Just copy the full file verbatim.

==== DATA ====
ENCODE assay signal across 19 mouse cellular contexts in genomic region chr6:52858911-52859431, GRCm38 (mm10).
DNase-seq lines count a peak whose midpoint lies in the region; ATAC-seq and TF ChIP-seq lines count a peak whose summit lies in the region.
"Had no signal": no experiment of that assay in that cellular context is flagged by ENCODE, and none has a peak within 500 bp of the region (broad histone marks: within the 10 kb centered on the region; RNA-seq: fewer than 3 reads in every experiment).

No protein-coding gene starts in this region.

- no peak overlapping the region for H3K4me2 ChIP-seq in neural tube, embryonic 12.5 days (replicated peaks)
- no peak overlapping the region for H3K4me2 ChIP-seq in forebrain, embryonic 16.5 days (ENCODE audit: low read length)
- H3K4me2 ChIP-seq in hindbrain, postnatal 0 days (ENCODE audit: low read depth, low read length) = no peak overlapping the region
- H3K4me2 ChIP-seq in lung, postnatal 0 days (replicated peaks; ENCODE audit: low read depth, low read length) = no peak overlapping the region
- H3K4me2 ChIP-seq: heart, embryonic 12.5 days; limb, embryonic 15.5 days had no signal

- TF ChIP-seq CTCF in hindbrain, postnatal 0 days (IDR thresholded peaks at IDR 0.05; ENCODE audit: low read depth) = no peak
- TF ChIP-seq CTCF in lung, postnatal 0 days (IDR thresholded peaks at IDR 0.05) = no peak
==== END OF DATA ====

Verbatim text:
ENCODE assay signal across 19 mouse cellular contexts in genomic region chr6:52858911-52859431, GRCm38 (mm10).
DNase-seq lines count a peak whose midpoint lies in the region; ATAC-seq and TF ChIP-seq lines count a peak whose summit lies in the region.
"Had no signal": no experiment of that assay in that cellular context is flagged by ENCODE, and none has a peak within 500 bp of the region (broad histone marks: within the 10 kb centered on the region; RNA-seq: fewer than 3 reads in every experiment).

No protein-coding gene starts in this region.

- no peak overlapping the region for H3K4me2 ChIP-seq in neural tube, embryonic 12.5 days (replicated peaks)
- no peak overlapping the region for H3K4me2 ChIP-seq in forebrain, embryonic 16.5 days (ENCODE audit: low read length)
- H3K4me2 ChIP-seq in hindbrain, postnatal 0 days (ENCODE audit: low read depth, low read length) = no peak overlapping the region
- H3K4me2 ChIP-seq in lung, postnatal 0 days (replicated peaks; ENCODE audit: low read depth, low read length) = no peak overlapping the region
- H3K4me2 ChIP-seq: heart, embryonic 12.5 days; limb, embryonic 15.5 days had no signal

- TF ChIP-seq CTCF in hindbrain, postnatal 0 days (IDR thresholded peaks at IDR 0.05; ENCODE audit: low read depth) = no peak
- TF ChIP-seq CTCF in lung, postnatal 0 days (IDR thresholded peaks at IDR 0.05) = no peak